Some of Cairo's South Sudanese refugee population were hoping to return home. New hostilities between Sudan and South Sudan leave refugees disappointed and doubtful.
The Dinka language church service at Cairo's All Saints' Cathedral draws about thirty people of all ages each week. It's a mix of sermon, recitation and music that usually takes more than two hours.
Churches are at the center of social life for South Sudanese refugees in Cairo. On a recent Friday, dozens came as usual to All Saints' Cathedral, but not for the weekly service.
They gathered in the courtyard outside instead to talk about the recent outbreak of hostilities between Sudan and South Sudan.
22 year old Kot Maker remembers a childhood shattered by years of fighting. “The northerners want to enforce war against us and we don't want war again because we've suffered a lot,” he said.
Maker studies law at Cairo's Ain Shams University, but originally comes from Yirol in central South Sudan. Many of his countrymen ended up in Cairo, too.
Hundreds of thousands of South Sudanese fled during Sudan's brutal civil war. The war lasted more than twenty years and cost an estimated 2 million lives.
Those who received asylum or refugee status made their homes in poor South Sudanese enclaves. They have grappled with racial discrimination and a precarious legal status that makes it impossible for many to find gainful employment in Cairo.
A peace agreement ended the war in 2005. By 2011, southerners voted overwhelmingly in a referendum to break apart from Sudan and form their own nation, South Sudan.
For the first time in decades, many South Sudanese made concrete plans to return home. Now, they're not so sure because of the recent violence.
“Definitely, I was planning to go back to Sudan, maybe in two months time, to go back, but after I heard there is a fighting between the north and South Sudan, it changed my mind and it led me to think double twice about what I can do next,” said James Madit, who has lived in Cairo for a decade.
While some are delaying their plans to return to South Sudan, others say they'll go back, but in a different capacity than originally planned.
George Maural Chiman left his hometown of Rumbek at the age of five. For thirty five years Chiman lived as a refugee in Ethiopia, Kenya, and now, Egypt. He plans to return home, but he will quit his current profession as an aid worker for a church group. Chiman now expects to join the South Sudanese army.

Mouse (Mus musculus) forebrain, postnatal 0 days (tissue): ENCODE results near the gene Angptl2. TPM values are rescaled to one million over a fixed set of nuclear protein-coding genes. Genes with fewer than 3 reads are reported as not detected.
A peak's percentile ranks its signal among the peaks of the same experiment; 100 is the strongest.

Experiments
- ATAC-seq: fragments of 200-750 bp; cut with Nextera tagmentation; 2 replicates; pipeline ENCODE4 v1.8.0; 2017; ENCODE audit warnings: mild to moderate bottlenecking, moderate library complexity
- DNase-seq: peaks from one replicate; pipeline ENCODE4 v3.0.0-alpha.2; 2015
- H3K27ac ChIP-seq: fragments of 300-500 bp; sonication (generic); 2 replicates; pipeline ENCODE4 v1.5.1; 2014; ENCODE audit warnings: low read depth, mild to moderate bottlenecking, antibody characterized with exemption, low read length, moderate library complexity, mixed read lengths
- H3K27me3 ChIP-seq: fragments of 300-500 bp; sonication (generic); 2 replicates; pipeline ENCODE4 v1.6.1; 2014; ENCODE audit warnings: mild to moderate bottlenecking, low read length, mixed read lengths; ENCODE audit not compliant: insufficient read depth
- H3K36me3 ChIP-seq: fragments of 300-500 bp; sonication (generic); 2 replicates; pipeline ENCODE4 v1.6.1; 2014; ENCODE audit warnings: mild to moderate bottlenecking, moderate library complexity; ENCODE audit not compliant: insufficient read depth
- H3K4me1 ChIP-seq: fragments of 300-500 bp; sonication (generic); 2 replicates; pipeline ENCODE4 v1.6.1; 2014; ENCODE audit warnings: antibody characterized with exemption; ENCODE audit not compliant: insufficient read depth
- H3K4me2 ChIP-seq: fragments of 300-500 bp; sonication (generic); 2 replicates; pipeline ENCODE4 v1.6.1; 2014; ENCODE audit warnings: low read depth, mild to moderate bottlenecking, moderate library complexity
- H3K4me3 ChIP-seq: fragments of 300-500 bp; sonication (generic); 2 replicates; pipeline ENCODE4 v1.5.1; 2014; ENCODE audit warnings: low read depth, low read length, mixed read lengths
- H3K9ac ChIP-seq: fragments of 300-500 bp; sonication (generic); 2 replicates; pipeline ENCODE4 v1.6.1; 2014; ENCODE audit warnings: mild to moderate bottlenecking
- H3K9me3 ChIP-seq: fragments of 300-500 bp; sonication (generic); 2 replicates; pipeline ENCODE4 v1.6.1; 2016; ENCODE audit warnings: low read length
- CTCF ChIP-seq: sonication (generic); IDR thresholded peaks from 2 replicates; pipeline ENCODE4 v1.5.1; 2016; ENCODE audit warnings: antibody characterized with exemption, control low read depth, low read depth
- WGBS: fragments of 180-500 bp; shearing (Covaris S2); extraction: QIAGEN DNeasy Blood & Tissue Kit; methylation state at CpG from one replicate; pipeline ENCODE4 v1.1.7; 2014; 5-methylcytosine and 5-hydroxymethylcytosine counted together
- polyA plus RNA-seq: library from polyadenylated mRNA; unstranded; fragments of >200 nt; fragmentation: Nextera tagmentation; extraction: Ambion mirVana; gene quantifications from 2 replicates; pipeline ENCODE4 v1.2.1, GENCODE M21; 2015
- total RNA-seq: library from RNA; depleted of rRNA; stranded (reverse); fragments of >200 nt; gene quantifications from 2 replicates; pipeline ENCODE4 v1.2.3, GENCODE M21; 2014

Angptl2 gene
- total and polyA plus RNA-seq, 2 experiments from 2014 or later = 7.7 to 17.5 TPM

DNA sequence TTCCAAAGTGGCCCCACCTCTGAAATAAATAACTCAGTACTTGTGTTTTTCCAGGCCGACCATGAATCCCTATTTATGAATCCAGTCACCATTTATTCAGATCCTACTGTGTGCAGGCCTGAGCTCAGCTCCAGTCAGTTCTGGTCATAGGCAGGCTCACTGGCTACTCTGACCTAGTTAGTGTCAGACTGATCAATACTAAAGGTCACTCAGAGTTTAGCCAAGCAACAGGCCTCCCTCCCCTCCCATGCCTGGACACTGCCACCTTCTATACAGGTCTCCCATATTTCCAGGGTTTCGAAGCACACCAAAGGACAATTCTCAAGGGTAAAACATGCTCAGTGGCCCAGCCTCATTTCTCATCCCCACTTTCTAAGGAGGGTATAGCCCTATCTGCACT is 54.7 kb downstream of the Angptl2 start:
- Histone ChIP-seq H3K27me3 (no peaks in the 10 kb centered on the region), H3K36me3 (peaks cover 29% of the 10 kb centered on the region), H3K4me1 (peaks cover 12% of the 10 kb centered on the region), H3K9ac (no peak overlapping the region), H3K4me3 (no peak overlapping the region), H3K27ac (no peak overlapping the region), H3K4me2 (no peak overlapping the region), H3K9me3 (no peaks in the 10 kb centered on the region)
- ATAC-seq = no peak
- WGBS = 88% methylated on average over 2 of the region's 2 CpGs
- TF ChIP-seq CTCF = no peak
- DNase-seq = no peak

“Defending the nation, it is a cause for all citizens of South Sudan,” he said.
Sudan and South Sudan are plagued by decades of mistrust. Even before the civil war, religious, racial, and cultural intolerance pervaded Sudanese society.
Last month, Sudan's president Omar al-Bashir infuriated South Sudanese when he referred dismissively to South Sudan's leaders as “insects.” Many of the leaders had fought in the war on the side of the south. The term “insects” also bore troubling echoes of genocidal language used in Rwanda.
"Bashir is calling that we are insects, we are not people,” said Kot Maker. “We need to think about it and we need the international community to condemn this criminal guy.”
A fierce struggle over Sudanese oil reserves has exacerbated the historic animosity. 75 percent of Sudan's oil lay in the south. When South Sudan split from the north, it took the oil with it. More reserves lie along a disputed border.
The developments of the past several weeks have sparked nationalist fervor in both Sudan and South Sudan. Many who remember the civil war say they wish the two nations would employ diplomacy rather than resorting to fighting.
Boyenyo Ezekial works as an accountant at the South Sudan embassy in Cairo. She would like to return home, but her husband is the minister at All Saints' Cathedral. She and her three young children are committed to remain in Egypt until every parishioner has returned to the South.
In a small, tidy home whose walls are decorated with family photos and pictures of Jesus, she switches fluidly between shushing her children and expressing grave disappointment that South Sudan's future is threatened by war.
“I was thinking that if we start well, we will really be the best country in the world,” said Ezekial. “We would see the experience, the past experience of the nations that have started or that have had their independence maybe sixty years or forty years back and I was sure we wouldn't fall into the same mistakes they fall into.”
Really, she says, she expected better than this.
Author: Noel King/ kms
Editor: Anke Rasper